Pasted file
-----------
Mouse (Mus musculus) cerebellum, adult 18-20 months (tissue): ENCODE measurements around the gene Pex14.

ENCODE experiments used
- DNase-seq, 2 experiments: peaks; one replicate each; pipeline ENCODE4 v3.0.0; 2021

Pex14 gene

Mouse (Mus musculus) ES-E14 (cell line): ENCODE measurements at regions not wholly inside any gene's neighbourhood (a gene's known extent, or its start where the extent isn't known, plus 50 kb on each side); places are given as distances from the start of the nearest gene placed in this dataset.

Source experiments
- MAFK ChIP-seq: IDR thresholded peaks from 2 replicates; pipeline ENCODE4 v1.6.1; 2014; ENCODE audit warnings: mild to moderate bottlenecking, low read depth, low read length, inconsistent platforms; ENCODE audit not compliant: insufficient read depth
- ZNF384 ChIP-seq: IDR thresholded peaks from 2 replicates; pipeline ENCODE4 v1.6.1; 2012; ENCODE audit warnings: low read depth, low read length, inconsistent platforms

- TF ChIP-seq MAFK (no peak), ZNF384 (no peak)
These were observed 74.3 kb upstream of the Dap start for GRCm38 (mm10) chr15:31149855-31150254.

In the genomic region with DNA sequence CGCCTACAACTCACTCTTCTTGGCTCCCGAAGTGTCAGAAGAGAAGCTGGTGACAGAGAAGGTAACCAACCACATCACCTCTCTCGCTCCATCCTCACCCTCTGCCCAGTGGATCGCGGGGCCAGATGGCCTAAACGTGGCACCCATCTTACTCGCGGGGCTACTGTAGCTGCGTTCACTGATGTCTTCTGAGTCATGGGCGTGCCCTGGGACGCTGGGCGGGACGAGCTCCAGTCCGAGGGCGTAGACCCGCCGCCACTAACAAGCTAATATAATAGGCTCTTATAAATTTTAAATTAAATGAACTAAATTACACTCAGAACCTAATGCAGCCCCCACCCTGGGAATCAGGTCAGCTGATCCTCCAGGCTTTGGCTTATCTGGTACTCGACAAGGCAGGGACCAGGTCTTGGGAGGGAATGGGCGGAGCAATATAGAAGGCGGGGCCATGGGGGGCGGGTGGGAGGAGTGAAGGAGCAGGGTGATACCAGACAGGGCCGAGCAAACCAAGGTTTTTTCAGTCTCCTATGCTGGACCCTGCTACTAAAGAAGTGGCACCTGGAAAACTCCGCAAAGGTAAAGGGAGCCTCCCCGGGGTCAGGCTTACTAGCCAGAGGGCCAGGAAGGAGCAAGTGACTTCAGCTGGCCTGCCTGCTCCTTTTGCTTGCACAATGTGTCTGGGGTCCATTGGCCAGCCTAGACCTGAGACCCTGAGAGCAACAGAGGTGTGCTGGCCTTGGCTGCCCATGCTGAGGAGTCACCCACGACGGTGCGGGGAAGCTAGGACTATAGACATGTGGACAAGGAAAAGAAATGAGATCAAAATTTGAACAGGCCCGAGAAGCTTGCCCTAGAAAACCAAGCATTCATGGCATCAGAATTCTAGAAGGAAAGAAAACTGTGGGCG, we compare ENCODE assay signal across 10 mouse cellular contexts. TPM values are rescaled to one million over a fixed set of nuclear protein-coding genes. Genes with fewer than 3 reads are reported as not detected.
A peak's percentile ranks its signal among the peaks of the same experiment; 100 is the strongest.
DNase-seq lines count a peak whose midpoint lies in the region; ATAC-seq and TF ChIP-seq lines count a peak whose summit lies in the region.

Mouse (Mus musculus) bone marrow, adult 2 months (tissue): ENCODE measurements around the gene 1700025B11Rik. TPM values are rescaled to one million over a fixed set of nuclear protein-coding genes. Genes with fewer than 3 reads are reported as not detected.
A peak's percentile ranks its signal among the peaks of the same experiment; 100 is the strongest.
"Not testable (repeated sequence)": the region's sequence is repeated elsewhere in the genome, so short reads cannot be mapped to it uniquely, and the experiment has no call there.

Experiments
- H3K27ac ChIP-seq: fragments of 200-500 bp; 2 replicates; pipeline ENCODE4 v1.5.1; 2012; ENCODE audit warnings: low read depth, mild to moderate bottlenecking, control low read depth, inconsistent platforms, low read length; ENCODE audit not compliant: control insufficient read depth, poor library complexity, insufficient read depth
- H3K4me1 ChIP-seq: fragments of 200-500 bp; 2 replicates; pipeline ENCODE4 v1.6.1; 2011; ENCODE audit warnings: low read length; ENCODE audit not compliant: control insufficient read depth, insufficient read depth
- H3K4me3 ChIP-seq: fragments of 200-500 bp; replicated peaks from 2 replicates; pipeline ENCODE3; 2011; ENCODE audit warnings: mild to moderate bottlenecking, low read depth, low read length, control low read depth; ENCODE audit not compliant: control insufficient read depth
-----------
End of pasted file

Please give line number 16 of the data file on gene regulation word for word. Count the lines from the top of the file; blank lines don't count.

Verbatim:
"Not testable (repeated sequence)": the region's sequence is repeated elsewhere in the genome, so short reads cannot be mapped to it uniquely, and the experiment has no call there.